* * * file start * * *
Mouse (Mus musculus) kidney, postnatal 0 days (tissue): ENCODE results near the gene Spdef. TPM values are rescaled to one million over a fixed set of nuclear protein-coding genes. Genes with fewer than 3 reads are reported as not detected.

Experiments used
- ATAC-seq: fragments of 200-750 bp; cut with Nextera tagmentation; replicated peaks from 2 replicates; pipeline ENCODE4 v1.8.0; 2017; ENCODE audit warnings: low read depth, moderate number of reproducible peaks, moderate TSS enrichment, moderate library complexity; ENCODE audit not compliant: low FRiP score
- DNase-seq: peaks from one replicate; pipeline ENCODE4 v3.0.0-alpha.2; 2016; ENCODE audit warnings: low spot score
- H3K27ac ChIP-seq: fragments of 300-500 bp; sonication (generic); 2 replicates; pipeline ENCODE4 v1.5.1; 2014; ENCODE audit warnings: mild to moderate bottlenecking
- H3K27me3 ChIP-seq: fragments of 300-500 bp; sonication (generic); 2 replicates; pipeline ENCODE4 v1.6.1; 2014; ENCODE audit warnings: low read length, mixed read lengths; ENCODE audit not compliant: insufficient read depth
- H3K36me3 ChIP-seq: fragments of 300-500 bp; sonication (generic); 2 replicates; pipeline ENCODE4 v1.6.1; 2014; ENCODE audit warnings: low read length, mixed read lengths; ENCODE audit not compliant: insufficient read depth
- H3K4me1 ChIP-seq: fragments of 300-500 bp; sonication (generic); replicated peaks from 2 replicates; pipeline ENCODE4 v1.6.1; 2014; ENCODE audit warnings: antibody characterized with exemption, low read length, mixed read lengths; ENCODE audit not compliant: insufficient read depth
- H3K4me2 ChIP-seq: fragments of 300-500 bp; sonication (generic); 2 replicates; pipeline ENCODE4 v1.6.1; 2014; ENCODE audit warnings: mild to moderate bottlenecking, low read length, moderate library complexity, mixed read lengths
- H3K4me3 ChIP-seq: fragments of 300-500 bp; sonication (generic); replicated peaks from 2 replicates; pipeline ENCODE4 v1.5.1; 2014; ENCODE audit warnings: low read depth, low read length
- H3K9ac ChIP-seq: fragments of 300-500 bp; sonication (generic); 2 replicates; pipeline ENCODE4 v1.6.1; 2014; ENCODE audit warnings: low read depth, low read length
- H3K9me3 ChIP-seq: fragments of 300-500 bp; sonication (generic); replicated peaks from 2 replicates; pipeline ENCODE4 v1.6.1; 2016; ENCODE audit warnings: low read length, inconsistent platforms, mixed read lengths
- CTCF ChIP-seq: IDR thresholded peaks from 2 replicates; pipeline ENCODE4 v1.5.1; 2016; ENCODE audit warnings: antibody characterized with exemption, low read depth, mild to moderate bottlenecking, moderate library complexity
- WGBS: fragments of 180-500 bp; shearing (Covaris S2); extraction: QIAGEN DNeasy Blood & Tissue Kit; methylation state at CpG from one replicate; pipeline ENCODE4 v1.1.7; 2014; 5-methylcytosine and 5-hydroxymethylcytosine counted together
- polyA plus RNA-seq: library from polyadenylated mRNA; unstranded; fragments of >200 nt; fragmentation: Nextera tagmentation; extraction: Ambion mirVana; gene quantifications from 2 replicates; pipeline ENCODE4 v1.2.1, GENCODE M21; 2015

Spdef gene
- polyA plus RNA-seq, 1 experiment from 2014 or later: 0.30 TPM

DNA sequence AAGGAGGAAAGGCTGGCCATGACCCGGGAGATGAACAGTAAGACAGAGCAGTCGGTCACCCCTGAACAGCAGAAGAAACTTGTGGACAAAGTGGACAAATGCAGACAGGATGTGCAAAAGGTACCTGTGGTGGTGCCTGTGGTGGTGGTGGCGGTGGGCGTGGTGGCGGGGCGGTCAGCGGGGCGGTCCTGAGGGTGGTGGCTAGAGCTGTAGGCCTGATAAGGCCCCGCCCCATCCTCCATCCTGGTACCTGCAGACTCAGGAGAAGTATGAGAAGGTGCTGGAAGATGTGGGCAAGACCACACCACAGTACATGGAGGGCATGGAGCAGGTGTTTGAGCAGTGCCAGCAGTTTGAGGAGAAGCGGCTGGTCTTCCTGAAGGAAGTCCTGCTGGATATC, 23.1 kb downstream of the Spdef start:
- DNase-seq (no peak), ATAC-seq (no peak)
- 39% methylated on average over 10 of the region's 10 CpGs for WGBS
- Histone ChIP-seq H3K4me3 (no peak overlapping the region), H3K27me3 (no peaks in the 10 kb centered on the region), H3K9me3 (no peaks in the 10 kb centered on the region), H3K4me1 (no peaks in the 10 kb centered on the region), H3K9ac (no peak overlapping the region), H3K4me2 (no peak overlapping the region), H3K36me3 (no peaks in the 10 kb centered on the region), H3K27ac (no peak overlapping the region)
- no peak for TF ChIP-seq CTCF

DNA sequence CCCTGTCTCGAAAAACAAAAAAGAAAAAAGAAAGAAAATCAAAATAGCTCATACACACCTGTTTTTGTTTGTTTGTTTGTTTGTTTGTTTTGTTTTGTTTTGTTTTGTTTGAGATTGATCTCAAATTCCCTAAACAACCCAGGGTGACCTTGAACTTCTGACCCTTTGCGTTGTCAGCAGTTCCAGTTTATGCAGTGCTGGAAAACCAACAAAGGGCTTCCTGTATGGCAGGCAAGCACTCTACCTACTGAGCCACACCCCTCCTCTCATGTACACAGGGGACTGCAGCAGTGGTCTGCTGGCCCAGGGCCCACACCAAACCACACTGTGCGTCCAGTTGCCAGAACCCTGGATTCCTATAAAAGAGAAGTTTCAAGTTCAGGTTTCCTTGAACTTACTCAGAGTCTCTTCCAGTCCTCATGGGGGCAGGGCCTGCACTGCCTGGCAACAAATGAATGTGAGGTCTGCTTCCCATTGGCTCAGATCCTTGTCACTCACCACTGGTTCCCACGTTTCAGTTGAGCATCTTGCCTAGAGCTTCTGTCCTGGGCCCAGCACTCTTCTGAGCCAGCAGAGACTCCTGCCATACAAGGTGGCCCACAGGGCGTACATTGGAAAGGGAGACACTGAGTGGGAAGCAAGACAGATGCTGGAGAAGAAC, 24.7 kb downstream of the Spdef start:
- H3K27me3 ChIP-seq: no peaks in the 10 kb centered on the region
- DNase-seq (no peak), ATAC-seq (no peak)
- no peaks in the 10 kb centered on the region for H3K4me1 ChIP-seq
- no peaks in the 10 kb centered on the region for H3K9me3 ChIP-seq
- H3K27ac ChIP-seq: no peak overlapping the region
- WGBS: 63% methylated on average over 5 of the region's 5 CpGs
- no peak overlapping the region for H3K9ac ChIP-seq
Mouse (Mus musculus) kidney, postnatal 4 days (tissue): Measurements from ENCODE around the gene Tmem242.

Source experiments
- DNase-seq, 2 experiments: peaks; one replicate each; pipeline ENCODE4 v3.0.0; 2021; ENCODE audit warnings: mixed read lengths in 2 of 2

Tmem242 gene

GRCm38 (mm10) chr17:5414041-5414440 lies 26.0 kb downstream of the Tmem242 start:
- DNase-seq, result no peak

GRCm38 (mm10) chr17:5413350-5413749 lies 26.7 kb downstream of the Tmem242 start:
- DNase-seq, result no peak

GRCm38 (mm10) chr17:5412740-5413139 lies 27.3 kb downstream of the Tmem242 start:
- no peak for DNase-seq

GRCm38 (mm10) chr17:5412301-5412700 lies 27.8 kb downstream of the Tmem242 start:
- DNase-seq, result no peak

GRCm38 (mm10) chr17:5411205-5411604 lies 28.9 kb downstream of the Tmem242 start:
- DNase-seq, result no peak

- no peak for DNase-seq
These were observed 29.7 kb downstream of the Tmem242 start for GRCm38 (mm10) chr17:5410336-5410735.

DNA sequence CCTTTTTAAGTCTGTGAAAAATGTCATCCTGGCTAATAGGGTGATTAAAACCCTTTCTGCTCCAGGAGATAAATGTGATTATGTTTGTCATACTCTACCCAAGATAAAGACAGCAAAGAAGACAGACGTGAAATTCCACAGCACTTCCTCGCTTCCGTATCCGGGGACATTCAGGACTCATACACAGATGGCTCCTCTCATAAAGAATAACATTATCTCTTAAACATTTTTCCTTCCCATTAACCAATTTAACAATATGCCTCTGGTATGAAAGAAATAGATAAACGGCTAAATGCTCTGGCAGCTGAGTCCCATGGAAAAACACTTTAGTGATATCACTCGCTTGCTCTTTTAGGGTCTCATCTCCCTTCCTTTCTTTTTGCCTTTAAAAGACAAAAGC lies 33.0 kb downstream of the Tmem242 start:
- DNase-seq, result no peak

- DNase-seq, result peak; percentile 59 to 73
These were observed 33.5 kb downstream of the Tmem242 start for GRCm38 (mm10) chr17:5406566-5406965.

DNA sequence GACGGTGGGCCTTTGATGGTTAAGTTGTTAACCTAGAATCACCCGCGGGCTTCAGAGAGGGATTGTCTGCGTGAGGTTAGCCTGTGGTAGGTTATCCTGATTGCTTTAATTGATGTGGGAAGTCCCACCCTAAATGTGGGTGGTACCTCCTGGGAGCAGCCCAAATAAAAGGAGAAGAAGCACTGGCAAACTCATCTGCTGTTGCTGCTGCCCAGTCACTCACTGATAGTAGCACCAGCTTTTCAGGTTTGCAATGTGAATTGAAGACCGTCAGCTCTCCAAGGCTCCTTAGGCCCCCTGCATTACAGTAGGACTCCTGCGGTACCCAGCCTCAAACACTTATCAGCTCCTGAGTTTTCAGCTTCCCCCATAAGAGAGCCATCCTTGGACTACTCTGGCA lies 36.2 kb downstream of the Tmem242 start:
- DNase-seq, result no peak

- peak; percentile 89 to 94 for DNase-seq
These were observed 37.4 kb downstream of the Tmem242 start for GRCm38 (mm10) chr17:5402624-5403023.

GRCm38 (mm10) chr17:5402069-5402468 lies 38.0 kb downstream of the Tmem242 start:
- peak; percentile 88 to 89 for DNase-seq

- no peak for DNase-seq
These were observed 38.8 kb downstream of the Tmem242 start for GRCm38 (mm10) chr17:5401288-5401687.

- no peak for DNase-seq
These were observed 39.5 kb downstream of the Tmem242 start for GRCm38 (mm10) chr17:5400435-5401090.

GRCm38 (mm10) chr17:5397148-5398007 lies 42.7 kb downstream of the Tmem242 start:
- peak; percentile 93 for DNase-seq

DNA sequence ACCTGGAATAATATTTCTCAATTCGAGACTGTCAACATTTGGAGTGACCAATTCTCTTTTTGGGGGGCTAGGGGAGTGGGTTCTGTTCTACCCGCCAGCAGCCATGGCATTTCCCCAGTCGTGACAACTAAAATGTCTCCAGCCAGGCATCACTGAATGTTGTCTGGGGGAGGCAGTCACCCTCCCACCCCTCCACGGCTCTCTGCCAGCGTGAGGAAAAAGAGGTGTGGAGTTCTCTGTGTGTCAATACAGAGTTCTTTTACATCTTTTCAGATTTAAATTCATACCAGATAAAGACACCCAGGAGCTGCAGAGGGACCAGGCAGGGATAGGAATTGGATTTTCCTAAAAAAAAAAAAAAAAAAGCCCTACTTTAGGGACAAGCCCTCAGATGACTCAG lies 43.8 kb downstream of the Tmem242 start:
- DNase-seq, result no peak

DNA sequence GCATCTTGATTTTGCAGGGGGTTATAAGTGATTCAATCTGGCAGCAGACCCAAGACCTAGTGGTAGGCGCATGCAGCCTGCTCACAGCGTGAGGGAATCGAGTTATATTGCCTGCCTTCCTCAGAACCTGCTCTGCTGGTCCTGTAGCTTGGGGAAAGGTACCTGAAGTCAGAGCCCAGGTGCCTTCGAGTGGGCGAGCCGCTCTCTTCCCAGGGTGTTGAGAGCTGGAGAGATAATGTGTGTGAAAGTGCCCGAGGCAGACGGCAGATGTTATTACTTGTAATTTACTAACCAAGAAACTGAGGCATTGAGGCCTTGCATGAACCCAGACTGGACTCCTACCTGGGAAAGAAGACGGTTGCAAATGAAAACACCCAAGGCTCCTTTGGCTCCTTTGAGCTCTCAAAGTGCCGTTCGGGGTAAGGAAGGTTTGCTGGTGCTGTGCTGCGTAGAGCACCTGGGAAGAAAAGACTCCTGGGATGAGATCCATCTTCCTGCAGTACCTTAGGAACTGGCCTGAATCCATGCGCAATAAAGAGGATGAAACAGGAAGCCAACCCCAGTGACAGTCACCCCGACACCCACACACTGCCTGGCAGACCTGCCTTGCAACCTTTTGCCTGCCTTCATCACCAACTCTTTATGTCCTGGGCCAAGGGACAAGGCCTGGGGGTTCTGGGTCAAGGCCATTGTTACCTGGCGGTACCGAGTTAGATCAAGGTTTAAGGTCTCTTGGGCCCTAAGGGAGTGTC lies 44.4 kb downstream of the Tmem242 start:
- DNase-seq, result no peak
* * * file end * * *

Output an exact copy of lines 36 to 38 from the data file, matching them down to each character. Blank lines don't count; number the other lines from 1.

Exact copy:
- DNase-seq, result no peak

GRCm38 (mm10) chr17:5413350-5413749 lies 26.7 kb downstream of the Tmem242 start:
- DNase-seq, result no peak